After the talks, came a drinks reception with the chance to mingle and network, and then the awards. These were as follows:
- Book of the Year: Joe Flatman with ‘Becoming an Archaeologist’
- Rescue Dig of the Year: SCAPE, for ‘Sea of troubles: Scotland’s eroding heritage’
- Research Project of the Year: Archaeological Research Services, ‘Massacre at Fin Cop’
- Archaeologist of the Year: Tony Wilmott
This was following by a party which allegedly continued into the small hours…
Day 2 began (somewhat gingerly, I’m told!) with two sessions which I was unable to attend, ‘Vikings in the Irish Sea’ with the following sessions:
- Dr Stephen Harrison: New findings from old finds: the Irish Viking Graves project.
- Dr Eamonn Keily: Finding the Viking fortress of Linn Duachaill.
- Dr Hannah Cobb: Swords and Seascapes: the Vikings and more in Ardnamurchan, Western Scotland.
And ‘Bodies and Battles’:
- Malin Holst: Towton Revisited – the human remains.
- Dr Piers Mitchell: Weapon injuries and disease in the Crusades.
- Tim Sutherland: Treasure or treasured? Who is protecting our historic battlefield heritage?
- Dr Nicholas Saunders: Bodies in Conflict: materlialities of absence in First World War archaeology.
Of these, I’m told Tim Sutherland highlighted some appalling metal-detecting statistics. If anyone who was there can provide details, either in the comments or via email, we’d appreciate it.
I did arrive in time for Session 7, which was handed over to sister publication Current World Archaeology with the theme ‘ceramics, Coins Cargoes and Emporia: Ancient Trade in the Mediterranean, but didn’t attend any of the talks:
- Professor Andrew Wilson: Trade and per capita growth in the Roman economy.
- Professor Simon Keay: Rome’s Mediterranean Ports.
- Dr Philip Kenrick: “Only Arrentine will do!” The trace in italian Sigillata pottery.
And so after another break for tea and biscuits, we came to the final session of the two days:
Session 8: Living in the Iron Age
Dr Rachel Pope’s talk almost didn’t take place when session host, Frank Hargrave, unwittingly ‘stole’ her script. But back on track with script restored, she kicked off the session with “Right. The bit you’ve been waiting for, the proper archaeology: British Prehistory!” which proved popular with the audience. “Prehistoric Roundhouses: everyday life in Iron Age Britain” described the changing fashions in roundhouse design and clustering over 3000 years of usage, identified from over 4000 known examples and improvements in C14 dating techniques. Funding is now required for the creation of a national roundhouse database, if any philanthropists are reading…?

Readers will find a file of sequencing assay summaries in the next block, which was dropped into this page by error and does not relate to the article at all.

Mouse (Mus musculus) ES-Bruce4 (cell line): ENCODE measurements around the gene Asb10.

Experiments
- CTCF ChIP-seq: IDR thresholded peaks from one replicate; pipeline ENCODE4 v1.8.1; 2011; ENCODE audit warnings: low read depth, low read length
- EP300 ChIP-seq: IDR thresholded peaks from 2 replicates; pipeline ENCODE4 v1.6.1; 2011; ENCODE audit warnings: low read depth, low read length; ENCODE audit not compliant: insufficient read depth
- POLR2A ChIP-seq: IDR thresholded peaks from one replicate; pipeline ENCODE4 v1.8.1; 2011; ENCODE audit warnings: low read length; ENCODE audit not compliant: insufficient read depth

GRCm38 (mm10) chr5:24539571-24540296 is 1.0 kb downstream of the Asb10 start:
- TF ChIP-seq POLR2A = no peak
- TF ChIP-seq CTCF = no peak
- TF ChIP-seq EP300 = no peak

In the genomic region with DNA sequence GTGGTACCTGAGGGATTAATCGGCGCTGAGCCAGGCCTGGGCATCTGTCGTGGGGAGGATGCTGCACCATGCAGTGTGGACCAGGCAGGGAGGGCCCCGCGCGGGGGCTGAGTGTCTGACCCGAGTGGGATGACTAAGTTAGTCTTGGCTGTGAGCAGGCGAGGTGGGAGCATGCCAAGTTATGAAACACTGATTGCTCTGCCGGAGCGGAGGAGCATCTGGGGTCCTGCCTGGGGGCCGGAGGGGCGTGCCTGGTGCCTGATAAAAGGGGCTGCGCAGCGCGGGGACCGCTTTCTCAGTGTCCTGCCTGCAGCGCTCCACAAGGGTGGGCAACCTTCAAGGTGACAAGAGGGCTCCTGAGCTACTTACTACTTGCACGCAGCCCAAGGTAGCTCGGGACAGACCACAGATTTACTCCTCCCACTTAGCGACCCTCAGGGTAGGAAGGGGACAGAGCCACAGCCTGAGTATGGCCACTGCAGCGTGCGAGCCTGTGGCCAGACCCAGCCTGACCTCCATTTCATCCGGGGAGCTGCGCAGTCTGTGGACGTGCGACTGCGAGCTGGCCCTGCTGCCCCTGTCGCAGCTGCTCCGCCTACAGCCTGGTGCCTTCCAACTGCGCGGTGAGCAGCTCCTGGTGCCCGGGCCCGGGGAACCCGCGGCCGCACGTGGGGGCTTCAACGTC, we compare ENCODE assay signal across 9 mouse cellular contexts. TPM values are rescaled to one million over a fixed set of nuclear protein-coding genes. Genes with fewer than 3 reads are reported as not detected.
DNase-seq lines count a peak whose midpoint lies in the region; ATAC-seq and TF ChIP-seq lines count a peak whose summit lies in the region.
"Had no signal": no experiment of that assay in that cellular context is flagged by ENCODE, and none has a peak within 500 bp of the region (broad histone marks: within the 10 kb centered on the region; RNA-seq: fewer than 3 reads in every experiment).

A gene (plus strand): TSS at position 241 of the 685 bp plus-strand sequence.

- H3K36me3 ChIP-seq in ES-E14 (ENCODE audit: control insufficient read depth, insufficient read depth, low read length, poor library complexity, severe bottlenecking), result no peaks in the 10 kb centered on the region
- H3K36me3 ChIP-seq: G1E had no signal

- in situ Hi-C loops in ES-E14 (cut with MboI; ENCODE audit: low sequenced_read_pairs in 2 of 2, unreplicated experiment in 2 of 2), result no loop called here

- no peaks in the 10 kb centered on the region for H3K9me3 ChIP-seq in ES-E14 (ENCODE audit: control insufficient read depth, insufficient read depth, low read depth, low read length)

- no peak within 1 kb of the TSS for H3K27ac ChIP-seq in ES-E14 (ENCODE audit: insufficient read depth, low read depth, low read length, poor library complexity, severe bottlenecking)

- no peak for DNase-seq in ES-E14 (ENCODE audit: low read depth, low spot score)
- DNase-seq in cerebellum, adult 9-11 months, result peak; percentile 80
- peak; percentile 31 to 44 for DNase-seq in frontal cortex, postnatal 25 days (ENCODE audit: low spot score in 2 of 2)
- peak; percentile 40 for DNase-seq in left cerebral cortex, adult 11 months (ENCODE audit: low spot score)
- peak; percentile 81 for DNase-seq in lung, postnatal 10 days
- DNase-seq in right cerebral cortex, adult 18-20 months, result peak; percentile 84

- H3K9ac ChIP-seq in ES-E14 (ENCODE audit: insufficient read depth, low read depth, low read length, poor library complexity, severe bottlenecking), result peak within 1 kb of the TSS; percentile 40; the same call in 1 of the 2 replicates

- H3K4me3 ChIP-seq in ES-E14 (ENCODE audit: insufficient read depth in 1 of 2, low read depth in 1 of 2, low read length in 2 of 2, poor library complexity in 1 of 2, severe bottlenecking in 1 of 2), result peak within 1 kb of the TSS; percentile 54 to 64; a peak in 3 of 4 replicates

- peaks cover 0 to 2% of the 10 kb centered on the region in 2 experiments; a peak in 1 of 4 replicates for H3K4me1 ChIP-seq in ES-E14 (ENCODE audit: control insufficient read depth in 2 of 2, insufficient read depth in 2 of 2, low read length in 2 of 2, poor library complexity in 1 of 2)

Julia Farley then described “Coins and Conquest in Late Iron Age Britain”, explaining how earlier imported Gallic coins were melted and reused as a show of power and influence, coin-making requiring high levels of resource. The regional differences in coin design, usage and hoarding were also discussed.
Finally, to close off the conference, Frank Hargrave gave a talk on “Shrines, temples and Sanctuaries; an Iron Age Mystery”. The finds of pig bones from feasting at Hallerton were compared to modern day feasting rituals in Nepal, and the concept of Sacral Kingship, with religious rites being led by an elite was also covered in some depth.
But finally, all good things must come to an end, and Matt Symonds, editor of Current Archaeology thanked all those that had helped to make the conference such a success, and hoped to see us all again next year.
I have to say that, as my first event of this type I was impressed by the breadth of the topics. I learned quite a lot, which as a non-academic is hardly surprising at such an event, but I was also surprised at how much of the material was familiar to me too.
Maybe there’s not that much difference between the academics and us ‘ordinary people caring for extraordinary places‘ after all? Many thanks once again to Current Archaeology magazine for making it possible for me to attend.
Update: An edited version of this review, including Tweets from the day, can now be found on Storify.